Mastering progressive muscle relaxation takes a little time and practice. If you can learn how to make the most of this aspect of CBT for insomnia, however, there are a lot of benefits to reap. 

It’s easy to underestimate how much muscle tension can cause problems with your mind and body. The more tensed your muscles are, the more likely you are to suffer from pain and discomfort. 

What’s more, we’re so used to dealing with stress and anxiety, we don’t always notice the tension that we’re holding throughout the day. 

Progressive muscle relaxation works by causing people to pay more attention to the sensations that they feel within their bodies, therefore promoting relaxation. 

Used correctly, PMR has even been found to influence the way that the autonomic nervous system works. This system is made up of your sympathetic nervous system — which is responsible for the flight or fight response that we feel when we’re scared, and the parasympathetic system. 

The parasympathetic nervous system is responsible for calming your mind and body after a threat has been removed. 

Progressive muscle relaxation activates your parasympathetic system, which lowers your heart rate, reduces tension, and slows your breathing. PMR can even reduce your blood pressure, which is better for your long-term health too! 

People who practice progressive relaxation regularly tend to experience:

  • Reduced blood pressure
  • Less muscle pain and tension
  • Less stress and anxiety
  • A reduced level of fatigue
  • Quicker and higher-quality sleep
  • A better sense of wellbeing overall

Since tension and the way that you feel can have a huge impact on your ability to sleep, it’s no wonder that countless specialists rely on the progressive muscle relaxation benefits for insomniacs who need help drifting off at night. 

Using progressive muscle relaxation with CBT for insomnia

Notably, progressive muscle relaxation is just one kind of treatment used within CBT, or CBT-I for people who struggle with their sleep.

In most cases, this therapy will be combined with other kinds of CBT, like biofeedback, to help accelerate the results that a patient can experience. 

Biofeedback allows you to monitor the various physiological activities in your body, like an increase in heart rate or tension, so you can see the areas where you need to relax most. Some people find it helpful to recognize periods of stress when they can see them on a scanner or sensor.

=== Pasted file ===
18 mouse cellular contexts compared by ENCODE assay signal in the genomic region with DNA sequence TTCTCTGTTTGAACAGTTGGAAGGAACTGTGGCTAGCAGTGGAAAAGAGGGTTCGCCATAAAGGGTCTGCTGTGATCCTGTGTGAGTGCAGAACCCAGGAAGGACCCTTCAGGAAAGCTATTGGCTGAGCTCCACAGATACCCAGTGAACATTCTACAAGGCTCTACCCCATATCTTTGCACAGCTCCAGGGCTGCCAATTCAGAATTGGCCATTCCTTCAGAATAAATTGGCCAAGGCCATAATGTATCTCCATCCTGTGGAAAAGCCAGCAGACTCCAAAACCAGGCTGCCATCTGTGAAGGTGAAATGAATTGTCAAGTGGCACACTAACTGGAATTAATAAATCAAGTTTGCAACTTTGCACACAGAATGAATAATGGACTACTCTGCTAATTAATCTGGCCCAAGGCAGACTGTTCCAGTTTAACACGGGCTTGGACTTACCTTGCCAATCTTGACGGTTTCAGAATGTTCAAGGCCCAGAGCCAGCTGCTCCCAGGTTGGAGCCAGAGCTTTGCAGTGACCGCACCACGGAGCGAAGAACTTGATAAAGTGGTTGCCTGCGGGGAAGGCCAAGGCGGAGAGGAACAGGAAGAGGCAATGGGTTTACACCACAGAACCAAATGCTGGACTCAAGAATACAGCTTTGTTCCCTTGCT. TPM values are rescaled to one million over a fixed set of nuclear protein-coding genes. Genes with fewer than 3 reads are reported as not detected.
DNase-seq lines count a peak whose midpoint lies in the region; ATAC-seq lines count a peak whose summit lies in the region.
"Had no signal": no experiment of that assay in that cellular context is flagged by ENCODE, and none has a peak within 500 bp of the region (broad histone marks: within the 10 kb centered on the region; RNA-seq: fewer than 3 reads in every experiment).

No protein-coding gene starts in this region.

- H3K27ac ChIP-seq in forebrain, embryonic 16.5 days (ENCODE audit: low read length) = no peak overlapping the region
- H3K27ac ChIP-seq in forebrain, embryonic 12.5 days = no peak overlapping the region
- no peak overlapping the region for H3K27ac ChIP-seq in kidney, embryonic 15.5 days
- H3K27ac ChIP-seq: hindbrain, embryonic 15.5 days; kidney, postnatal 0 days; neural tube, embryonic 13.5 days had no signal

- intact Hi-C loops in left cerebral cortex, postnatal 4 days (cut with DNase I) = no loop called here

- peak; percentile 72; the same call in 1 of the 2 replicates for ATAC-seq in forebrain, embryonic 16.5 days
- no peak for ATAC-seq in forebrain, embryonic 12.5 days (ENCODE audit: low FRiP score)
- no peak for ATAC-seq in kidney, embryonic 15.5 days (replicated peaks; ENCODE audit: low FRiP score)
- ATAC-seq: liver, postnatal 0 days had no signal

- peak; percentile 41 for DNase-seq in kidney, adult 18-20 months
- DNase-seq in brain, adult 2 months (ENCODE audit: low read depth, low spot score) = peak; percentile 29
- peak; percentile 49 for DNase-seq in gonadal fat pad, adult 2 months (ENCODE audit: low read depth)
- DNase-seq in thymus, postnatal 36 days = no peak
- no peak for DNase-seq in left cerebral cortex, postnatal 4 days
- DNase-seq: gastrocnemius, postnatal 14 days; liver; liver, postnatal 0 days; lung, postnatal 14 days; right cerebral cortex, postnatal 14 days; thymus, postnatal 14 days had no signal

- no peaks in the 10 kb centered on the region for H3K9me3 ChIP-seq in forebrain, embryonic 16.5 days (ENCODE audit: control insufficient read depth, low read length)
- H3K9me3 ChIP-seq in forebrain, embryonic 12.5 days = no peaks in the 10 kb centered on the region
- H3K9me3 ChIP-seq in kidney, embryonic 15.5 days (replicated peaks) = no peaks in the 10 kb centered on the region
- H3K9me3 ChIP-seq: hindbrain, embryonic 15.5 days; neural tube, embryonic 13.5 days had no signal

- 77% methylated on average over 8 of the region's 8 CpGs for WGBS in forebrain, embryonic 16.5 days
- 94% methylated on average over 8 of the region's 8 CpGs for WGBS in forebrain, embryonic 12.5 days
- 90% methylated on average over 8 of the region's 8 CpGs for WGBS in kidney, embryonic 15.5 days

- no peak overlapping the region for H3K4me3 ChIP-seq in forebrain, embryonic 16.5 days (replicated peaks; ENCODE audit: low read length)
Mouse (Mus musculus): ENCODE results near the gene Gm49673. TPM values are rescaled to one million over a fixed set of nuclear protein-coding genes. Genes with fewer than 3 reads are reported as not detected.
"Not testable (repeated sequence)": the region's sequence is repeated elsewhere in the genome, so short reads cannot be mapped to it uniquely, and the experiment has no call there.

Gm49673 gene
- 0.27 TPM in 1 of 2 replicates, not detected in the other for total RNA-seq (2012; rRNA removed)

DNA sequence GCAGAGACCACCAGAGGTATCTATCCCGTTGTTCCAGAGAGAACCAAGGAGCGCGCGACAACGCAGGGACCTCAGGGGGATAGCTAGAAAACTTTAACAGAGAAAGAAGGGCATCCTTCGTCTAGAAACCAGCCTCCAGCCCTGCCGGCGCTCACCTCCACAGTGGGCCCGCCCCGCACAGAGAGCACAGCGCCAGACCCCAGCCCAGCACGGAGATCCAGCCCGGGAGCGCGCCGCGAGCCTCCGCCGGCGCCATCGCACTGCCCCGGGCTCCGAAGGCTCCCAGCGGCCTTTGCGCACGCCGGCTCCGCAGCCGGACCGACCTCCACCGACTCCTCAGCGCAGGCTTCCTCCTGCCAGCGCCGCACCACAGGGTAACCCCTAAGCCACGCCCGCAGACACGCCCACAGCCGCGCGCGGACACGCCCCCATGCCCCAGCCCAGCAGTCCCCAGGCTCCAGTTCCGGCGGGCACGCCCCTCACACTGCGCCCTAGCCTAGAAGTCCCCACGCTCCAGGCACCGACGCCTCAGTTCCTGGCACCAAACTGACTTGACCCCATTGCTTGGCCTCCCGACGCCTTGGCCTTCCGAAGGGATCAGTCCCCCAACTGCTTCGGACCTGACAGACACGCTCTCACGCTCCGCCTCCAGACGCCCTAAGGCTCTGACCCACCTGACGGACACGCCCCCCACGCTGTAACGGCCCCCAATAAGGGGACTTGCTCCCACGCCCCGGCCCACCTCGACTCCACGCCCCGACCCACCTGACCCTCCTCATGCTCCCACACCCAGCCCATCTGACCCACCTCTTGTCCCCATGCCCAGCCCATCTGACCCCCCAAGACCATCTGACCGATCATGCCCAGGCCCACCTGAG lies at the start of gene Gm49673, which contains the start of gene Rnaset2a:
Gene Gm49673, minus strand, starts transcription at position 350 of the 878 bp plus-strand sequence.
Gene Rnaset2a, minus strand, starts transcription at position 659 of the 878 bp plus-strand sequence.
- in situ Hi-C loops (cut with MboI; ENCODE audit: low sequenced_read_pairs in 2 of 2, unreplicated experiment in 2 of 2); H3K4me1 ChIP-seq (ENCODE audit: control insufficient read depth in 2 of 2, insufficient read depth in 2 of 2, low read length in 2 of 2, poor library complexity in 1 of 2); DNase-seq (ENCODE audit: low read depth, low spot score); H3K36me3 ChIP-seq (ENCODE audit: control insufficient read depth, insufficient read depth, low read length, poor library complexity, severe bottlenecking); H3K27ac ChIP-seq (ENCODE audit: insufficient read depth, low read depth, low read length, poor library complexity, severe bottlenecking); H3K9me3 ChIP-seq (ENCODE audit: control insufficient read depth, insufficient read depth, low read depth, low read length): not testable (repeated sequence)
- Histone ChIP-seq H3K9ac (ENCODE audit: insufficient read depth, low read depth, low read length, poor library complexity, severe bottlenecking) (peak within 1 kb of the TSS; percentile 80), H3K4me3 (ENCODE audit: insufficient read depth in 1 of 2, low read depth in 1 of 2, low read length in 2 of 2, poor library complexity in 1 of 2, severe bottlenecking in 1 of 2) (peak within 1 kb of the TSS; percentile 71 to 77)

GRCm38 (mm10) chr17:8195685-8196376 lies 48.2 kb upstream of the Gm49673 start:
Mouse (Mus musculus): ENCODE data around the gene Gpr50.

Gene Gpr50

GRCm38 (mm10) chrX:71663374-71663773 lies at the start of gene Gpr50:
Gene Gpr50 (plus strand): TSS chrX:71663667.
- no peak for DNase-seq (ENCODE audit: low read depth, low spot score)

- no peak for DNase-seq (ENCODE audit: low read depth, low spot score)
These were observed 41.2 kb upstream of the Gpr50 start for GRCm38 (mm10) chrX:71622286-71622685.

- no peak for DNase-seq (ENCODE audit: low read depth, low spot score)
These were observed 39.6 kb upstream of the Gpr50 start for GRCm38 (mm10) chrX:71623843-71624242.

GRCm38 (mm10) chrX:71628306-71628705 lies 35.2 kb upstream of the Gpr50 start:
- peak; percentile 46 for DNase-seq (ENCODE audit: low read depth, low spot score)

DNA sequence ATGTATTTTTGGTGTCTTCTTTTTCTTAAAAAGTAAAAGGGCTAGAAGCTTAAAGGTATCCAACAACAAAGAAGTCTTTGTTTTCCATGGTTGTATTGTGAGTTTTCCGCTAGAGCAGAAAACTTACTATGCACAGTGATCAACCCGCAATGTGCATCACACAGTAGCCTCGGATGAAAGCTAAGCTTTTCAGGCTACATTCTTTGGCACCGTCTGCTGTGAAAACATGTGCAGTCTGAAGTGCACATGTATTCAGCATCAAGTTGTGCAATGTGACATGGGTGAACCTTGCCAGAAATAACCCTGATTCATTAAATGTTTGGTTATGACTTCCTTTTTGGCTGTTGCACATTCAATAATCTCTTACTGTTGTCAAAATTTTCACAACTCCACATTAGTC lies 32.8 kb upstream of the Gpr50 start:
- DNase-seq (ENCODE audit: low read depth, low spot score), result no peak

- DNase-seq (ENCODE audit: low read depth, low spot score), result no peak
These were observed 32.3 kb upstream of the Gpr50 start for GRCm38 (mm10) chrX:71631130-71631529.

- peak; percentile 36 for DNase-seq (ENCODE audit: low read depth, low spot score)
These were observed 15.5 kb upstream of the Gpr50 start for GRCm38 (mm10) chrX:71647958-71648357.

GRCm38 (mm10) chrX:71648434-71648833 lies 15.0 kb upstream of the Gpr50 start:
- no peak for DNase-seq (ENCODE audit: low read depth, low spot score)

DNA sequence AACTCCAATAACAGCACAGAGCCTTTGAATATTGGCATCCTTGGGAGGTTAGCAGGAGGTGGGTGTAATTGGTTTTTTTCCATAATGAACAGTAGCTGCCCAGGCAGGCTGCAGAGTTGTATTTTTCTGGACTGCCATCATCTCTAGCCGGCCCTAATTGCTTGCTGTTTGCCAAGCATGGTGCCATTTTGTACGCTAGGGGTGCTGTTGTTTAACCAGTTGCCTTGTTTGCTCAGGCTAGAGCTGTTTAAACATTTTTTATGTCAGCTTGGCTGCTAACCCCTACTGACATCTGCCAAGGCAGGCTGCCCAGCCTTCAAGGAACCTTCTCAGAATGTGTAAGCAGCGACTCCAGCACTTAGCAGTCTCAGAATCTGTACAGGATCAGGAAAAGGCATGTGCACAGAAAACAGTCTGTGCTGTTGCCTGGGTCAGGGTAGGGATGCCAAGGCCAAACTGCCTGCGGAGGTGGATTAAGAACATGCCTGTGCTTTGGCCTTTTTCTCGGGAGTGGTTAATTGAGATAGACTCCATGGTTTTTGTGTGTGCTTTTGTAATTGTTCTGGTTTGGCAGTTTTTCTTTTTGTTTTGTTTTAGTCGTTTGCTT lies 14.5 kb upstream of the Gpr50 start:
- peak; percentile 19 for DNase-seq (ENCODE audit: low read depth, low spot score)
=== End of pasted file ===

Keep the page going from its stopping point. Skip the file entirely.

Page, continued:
If you’re using biofeedback therapy with progressive muscle relaxation therapy, you’ll usually have your initial sessions with a therapist. This specialist will be able to help you understand your response to certain stimuli. 

A therapist can also teach you different relaxation exercises that you can fine-tune to address various bodily functions. 

Biofeedback often combines progressive muscle relaxation with things like guided imagery, which helps to focus your mind and mindfulness meditation, which focuses your thoughts and allows you to let go of negative emotions.

You can also use deep breathing to help you relax too. 

Because progressive muscle relaxation is just one part of a full CBT for insomnia treatment, there’s no one-size-fits-all way to handle it. 

Some people find it helpful to imagine a wave of relaxation flowing over their body from their head to their feet. Other people enjoy having someone guiding them through the progressive muscle relaxation process. 

Often, the key to success is personalising your experience to suit you. You may begin with thinking about how you’re breathing when your hand is on your stomach.

Alternatively, you could start using progressive muscle relaxation on just the parts of your body that hold the most tension. 

Should you try progressive muscle relaxation?

As a solution for people suffering from sleep deprivation and other sleep disorders, progressive muscle relaxation is one of the safest and easiest treatments available. Learning how to relax can help you in various areas of your life. 

With it, you can overcome anxiety and stress, deal with complicated situations, and even overcome the common side effects of insomnia. 

Progressive muscle relaxation is also a fantastic tool if you want to learn more about listening to your body and the signals that it gives you. With time and practice, you can begin to identify the signs of stress throughout your body and gain more control over your emotions. 

If you find it hard to come up with your own progressive muscle relaxation script, speak to a doctor about being referred to a sleep specialist for additional help.

You can also find various PMR sessions available to download online, from places like the Dartmouth College Health Service

Siestio. Sleep Matters.